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EPL-o-Rama: Manchester United Has Issues Beyond David Moyes

Tom Cleverly against Sunderland

Let’s get the premise out the way early: what the hell is wrong with Manchester United?

The biggest sports team in the world lost, again, on Tuesday this time to Sunderland in the first leg English League Cup semifinals. It happened only two days after the Red Devils stumbled out of the FA Cup at the hands of Swansea City. The pressure — whether real or imaginary — is starting to pile up on first-year manager David Moyes. Following the loss to Sunderland, Moyes’ record at United stands at 18-8-6 overall and the team sits in seventh in the Premier League table — 11 points adrift of first-place Arsenal.

Good news: United are still alive in the Champions League and face a manageable Round of 16 draw with Olympiacos. The bad news? Essentially everything else.

It’s not simply the losses, under Moyes’ watch United have been abysmal at Old Trafford losing five matches. Chew on these stats: West Brom’s win at Old Trafford was the club’s first at the ground since 1978. Everton won there for the first time since 1992. For Newcastle, its win on Dec. 7 was the first at the so-called Theater of Dreams since 1972. Swansea’s win on Sunday in the FA Cup was the club’s first all-time win at the stadium.

Not good, not good at all if you’re Moyes.

The natural inclination is to heap most of the blame on Moyes, but most United fans have stood behind Sir Alex Ferguson’s hand-picked successor. After all, he inherited a team from Ferguson which won the Premier League by 11 points. United didn’t do much to strengthen the squad, but did add Marouane Fellaini and unearthed a potential gem in Adnan Januzaj. Realistically all United lost from its 2012-13 squad was 38-year-old Paul Scholes.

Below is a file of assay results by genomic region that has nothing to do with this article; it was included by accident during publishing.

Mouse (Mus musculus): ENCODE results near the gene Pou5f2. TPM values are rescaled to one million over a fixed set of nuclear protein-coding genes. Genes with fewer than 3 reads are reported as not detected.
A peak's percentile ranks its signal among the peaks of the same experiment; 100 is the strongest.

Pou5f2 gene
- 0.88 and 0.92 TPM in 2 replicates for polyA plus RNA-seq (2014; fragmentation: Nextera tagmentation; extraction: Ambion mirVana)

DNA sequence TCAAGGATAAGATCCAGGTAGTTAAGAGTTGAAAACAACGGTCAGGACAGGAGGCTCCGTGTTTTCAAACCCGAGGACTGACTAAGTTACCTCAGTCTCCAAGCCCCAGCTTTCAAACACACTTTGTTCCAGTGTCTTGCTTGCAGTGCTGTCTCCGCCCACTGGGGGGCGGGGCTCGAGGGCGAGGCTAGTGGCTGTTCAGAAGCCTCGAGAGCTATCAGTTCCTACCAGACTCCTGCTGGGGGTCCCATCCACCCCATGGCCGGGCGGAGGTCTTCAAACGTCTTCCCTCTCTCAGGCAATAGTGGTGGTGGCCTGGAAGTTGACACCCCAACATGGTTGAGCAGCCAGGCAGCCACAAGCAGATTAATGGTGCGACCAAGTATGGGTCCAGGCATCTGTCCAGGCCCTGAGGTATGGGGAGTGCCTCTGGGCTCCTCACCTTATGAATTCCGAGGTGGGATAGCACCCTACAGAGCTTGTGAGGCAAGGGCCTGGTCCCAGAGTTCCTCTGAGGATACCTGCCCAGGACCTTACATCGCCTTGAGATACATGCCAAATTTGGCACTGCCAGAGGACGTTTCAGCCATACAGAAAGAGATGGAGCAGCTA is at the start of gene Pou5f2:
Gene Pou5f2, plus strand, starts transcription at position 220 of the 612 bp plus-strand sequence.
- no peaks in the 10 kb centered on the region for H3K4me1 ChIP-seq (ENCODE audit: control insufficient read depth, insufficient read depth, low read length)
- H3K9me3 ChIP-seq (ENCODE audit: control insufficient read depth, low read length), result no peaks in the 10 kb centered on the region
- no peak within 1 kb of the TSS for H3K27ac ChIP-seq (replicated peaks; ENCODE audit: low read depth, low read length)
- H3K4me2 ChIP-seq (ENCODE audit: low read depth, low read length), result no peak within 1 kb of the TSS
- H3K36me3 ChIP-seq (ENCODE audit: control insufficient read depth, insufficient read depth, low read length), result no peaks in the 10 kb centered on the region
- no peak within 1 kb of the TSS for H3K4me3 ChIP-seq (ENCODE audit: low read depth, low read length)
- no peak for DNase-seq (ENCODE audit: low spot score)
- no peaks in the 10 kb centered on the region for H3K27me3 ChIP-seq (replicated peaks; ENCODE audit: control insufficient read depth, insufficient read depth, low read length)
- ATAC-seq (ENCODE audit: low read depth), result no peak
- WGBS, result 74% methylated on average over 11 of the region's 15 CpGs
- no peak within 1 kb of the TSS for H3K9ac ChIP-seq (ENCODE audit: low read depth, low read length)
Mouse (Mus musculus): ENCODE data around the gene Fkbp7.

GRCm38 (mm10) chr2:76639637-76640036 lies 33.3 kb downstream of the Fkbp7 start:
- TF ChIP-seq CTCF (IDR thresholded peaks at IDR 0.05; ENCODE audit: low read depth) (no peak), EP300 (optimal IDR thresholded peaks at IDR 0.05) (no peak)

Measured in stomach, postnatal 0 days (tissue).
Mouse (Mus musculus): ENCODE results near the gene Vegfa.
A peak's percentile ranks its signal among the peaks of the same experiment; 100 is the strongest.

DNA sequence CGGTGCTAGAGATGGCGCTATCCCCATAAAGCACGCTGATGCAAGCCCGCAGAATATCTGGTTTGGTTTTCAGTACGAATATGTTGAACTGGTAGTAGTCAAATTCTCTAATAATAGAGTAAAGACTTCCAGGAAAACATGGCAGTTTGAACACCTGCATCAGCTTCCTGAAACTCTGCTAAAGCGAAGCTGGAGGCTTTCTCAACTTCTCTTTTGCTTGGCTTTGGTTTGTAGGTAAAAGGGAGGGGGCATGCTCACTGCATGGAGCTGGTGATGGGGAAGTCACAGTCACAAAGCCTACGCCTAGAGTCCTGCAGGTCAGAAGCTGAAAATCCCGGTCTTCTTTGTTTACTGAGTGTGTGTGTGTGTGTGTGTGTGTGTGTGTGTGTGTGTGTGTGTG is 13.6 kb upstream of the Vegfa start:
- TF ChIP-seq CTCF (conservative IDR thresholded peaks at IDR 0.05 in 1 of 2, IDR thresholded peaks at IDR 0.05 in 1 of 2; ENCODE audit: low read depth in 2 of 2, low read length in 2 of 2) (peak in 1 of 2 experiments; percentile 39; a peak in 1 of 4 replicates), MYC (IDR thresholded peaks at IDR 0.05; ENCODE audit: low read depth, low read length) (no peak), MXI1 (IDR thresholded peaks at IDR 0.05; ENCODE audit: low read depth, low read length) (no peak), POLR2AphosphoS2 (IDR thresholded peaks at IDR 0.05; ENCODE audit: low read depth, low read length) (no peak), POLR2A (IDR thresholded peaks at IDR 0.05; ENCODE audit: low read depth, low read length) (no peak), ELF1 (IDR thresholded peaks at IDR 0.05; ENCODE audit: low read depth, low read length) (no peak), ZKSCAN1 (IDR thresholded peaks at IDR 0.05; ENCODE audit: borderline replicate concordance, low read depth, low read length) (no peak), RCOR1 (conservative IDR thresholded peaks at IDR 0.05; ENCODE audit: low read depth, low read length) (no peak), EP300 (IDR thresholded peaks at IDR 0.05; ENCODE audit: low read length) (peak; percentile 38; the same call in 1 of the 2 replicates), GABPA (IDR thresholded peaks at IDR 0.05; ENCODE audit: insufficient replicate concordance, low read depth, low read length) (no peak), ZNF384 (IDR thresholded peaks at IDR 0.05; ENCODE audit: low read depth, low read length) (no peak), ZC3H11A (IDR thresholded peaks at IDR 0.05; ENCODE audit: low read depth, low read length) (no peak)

Problem is, United’s main rivals at the top of the table — Manchester City and Chelsea — both went out and bought important players over the summer for new managers Manuel Pellegrini and Jose Mourinho. Even if you have “MUFC” tattooed inside your lower lip, you’d have to admit both clubs have better and deeper rosters at the moment. Hell, Chelsea doesn’t even have a place for Juan Mata at the moment.

Tied into this, both Arsenal and Liverpool have improved mightily in the 2013-14 season, while Moyes’ old club — Everton — sits above them in the table. The play of Everton is probably the most damning for Moyes since the Toffees have fared (and looked) much improved under Roberto Martinez than Moyes. Moyes always received credit while at Everton for coaxing better results than expected with a comparative shoestring budget, which isn’t exactly the highest praise. Given the keys to United he’s begun with a whimper.

Moyes, in a rare off-field misstep along with letting go much of Sir Alex’s backroom staff, took the time-honored route of blaming the officials Tuesday, which is laughable since United thrived for years under Ferguson receiving their fair share of favorable decisions from the refs. The remarks earned Moyes a fine:

“I feel we are having to play the opposition and the officials at this moment in time,” Moyes said on United’s in-house television station. “Maybe I’ve got to understand that’s what happens at Man United. But if we do, we certainly aren’t getting much in our favor at this moment in time.”

As easy as it is to pin everything on Moyes, it’s not entirely his fault the club is struggling. It’s also hard to see the Manchester United brass deciding to part ways with him less than a year into his six-year contract, most practically since there isn’t a ready-made candidate waiting in the wings … unless Sir Alex decides to pull a Phil Jackson and return.